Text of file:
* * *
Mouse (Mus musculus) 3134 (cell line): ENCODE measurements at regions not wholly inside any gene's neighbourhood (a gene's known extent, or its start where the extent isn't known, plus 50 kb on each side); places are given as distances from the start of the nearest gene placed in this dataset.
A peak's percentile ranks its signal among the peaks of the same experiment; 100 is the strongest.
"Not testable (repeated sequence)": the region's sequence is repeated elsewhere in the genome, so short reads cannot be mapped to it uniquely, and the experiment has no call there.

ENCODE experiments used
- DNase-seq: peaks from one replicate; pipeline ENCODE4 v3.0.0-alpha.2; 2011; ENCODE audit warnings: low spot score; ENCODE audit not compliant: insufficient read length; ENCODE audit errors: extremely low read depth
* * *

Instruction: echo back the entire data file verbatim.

Mouse (Mus musculus) 3134 (cell line): ENCODE measurements at regions not wholly inside any gene's neighbourhood (a gene's known extent, or its start where the extent isn't known, plus 50 kb on each side); places are given as distances from the start of the nearest gene placed in this dataset.
A peak's percentile ranks its signal among the peaks of the same experiment; 100 is the strongest.
"Not testable (repeated sequence)": the region's sequence is repeated elsewhere in the genome, so short reads cannot be mapped to it uniquely, and the experiment has no call there.

ENCODE experiments used
- DNase-seq: peaks from one replicate; pipeline ENCODE4 v3.0.0-alpha.2; 2011; ENCODE audit warnings: low spot score; ENCODE audit not compliant: insufficient read length; ENCODE audit errors: extremely low read depth